When considering the safety of access solutions you should also consider the long-term occupational health of the tradespeople using them. Over time, repetitive movements with heavy loads in awkward positions can strain the body and cause musculoskeletal disorders (MSD). Over two-thirds of tradespeople surveyed reported MSD.
MSD is not the same as falls and accidents but rather are long-term issues resulting from the body working under strain (such as flexion of the trunk in bricklayers as they stoop, or raising of the arms as they reach). The long-term results are impairments and disabilities.
One of the reasons that there is less conversation about MSDs is their less obvious nature. They do not get reported the same way falls or accidents do. However, they are debilitating and life-changing. Contractors should consider how they can allow their tradespeople to work in optimal ergonomic positions to provide healthier work environments and protect tradespeople’s well-being and livelihood.
In this article, we will unpack the findings of research conducted on the causes of MSD among tradespeople and what you can do about it. Let’s dig in.
How Common are Musculoskeletal Disorders Amongst Tradespeople?
According to a research paper called “Musculoskeletal disorders among construction workers: a one-year follow-up study”:
- 67% of bricklayers have had one or more long-term musculoskeletal injuries in the previous six months
- 47% of these were ongoing 6 months later
- 28% of respondents had 2 different sources of pain
- 35% had three or more
In fact, “About half of the bricklayers reported that they experience many problems during work … related to complaints of their lower leg/ankle, elbow and back.” [emphasis added]
This is an incredibly high number. Construction has always been acknowledged as a physically demanding job but it should not be accepted that over two-thirds of brick workers will live with pain and injury and that half of the bricklayers would face “many problems” during work.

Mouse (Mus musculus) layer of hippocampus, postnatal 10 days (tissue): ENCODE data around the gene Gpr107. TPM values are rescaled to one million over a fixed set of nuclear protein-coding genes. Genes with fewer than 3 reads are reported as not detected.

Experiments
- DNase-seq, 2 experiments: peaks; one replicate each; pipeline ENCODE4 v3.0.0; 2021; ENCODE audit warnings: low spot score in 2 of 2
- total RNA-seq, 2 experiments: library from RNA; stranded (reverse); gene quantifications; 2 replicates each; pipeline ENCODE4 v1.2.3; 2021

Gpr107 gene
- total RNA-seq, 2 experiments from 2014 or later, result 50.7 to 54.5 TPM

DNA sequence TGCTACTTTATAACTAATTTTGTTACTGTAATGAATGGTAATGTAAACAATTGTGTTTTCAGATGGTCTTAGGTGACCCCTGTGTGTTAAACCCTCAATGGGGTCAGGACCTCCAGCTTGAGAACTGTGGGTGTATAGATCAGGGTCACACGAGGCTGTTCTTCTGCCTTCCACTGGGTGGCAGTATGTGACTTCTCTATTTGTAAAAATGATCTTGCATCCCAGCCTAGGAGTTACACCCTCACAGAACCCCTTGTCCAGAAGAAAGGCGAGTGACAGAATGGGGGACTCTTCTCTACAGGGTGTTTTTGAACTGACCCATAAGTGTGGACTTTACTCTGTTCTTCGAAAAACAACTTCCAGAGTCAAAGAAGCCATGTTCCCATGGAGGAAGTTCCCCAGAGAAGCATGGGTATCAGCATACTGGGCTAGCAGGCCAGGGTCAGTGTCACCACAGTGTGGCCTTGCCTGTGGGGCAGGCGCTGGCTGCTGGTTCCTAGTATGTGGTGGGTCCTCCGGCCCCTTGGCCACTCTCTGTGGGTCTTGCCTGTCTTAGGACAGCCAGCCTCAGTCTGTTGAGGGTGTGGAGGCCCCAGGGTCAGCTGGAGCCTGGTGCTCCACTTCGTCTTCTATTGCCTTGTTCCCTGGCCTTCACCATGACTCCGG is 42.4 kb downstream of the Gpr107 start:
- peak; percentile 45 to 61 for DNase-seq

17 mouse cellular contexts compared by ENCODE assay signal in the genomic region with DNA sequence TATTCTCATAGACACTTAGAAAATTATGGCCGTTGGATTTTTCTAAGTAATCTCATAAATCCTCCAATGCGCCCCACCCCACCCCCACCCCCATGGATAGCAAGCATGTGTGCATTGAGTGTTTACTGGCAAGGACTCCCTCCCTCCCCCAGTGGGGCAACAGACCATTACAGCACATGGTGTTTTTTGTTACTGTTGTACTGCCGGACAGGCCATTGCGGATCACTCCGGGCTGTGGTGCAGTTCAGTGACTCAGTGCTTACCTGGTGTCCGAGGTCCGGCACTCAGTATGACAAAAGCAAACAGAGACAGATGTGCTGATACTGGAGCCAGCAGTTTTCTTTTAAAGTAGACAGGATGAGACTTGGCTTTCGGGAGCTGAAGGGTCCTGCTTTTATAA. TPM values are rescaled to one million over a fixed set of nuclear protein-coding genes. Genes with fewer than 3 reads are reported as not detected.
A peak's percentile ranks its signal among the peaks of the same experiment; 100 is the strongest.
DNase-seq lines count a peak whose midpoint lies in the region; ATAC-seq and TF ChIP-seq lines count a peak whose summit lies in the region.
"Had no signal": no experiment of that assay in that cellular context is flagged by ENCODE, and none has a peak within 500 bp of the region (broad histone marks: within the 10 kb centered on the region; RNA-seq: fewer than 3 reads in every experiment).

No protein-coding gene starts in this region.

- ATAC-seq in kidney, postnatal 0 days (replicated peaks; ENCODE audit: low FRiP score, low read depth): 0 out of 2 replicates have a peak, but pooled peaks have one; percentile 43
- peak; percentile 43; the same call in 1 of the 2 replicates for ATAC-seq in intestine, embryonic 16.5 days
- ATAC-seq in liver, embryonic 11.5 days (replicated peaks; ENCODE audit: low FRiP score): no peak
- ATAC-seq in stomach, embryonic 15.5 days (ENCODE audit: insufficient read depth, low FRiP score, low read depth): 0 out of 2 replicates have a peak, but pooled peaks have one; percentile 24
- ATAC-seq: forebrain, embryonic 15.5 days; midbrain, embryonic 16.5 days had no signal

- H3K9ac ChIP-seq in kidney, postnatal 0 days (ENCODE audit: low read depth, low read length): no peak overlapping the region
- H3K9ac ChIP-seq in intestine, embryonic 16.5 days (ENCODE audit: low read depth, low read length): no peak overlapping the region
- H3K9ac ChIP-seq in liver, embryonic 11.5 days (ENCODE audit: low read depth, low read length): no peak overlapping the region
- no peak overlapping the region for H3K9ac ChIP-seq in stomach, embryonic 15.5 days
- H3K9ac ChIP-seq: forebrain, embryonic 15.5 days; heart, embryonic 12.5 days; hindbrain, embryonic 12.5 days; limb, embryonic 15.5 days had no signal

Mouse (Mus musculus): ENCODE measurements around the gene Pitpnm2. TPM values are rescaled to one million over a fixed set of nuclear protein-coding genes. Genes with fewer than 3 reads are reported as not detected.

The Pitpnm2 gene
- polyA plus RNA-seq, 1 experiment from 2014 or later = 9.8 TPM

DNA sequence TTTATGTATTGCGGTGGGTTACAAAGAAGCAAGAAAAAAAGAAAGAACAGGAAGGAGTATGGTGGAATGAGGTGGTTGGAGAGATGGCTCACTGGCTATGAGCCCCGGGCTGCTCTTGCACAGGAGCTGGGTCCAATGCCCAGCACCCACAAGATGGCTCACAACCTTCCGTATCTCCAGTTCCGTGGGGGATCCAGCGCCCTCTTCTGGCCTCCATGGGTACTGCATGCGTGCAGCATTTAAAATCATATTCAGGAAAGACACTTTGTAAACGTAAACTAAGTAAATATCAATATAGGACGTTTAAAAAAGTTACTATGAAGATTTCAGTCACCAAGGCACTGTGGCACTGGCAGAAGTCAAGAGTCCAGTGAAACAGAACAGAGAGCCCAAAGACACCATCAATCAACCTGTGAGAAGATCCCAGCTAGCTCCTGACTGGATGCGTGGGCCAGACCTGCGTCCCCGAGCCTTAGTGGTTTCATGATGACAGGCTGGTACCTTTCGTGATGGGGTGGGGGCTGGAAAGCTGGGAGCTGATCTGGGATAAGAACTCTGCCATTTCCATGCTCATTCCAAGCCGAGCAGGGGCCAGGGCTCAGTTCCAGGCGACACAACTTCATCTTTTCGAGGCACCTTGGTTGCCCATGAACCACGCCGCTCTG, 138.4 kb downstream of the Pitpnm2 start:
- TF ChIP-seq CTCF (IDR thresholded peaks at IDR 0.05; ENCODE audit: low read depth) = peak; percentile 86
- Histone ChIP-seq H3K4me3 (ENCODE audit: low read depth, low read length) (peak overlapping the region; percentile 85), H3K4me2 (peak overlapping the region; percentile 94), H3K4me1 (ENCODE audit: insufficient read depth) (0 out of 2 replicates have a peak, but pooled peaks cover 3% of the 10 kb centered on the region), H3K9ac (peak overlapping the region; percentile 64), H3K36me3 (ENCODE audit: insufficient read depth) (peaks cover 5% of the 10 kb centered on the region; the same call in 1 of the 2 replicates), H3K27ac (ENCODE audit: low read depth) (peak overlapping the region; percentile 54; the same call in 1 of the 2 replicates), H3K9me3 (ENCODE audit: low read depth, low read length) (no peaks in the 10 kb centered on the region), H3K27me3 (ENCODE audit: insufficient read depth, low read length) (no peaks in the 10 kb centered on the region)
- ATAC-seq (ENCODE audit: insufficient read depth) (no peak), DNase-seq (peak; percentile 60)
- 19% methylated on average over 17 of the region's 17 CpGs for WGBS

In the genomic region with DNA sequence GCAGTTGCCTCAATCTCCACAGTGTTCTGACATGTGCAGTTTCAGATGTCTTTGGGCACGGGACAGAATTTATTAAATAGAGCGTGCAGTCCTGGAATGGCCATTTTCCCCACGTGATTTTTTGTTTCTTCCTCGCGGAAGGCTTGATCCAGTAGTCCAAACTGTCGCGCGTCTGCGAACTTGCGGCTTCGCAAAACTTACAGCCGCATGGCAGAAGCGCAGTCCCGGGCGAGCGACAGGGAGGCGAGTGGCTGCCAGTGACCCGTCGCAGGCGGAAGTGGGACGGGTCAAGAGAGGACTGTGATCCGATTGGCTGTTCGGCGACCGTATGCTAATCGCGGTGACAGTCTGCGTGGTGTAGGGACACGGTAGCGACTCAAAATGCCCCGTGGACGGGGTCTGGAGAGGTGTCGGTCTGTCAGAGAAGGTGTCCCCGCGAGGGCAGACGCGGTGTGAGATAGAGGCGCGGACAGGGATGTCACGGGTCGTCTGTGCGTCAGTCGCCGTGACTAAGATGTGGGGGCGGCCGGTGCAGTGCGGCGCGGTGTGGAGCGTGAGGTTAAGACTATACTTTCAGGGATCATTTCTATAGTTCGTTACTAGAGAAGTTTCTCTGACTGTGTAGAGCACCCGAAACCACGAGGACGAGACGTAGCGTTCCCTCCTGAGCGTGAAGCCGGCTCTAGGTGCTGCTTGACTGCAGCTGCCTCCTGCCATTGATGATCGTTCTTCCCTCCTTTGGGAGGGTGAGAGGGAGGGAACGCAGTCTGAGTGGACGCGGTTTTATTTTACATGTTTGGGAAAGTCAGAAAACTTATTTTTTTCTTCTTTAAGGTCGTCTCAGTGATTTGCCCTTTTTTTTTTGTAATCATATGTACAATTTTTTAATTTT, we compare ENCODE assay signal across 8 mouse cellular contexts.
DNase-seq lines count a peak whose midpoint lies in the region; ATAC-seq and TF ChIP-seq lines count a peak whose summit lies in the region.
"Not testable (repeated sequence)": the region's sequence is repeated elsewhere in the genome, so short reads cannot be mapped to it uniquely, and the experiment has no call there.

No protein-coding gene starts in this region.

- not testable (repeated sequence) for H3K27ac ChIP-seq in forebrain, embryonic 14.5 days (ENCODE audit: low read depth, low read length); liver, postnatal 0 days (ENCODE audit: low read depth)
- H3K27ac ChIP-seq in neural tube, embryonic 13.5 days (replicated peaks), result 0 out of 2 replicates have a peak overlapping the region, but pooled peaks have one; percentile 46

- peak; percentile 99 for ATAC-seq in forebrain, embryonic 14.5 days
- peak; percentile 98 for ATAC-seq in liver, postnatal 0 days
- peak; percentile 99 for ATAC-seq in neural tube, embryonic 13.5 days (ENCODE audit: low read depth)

What Types of Injuries are Most Common?
The body of research for MSD in construction is still developing, but the studies we do have paint a picture that has been obvious, but not quantifiable. We have known that tradespeople perform strenuous labour with a large physical toll, but just how large it is has not been born out by data until fairly recently.
In the study conducted by Boschman, van der Molen, and Sluiter, 81% of bricklayers reported that their injuries were work-related. Of these 81%, elbow, back, neck, and lower arm and wrist issues were the most common complaints reported to be sustained at work.
Here are the most common MSDs that construction workers sustain at work:
Elbow – 100%
Back – 90%
Neck – 89%
Lower arm and wrist – 88%
These injuries are not one-off injuries. They are recurring and sustained. In fact, Boschman, van der Molen, and Sluiter report, “Among the bricklayers with back complaints, 22% (14/64) of the bricklayers reported more problems at the one-year follow-up. Complaints of the upper leg and knee worsened in 50% (4/8) and 26% (11/42) of the bricklayers”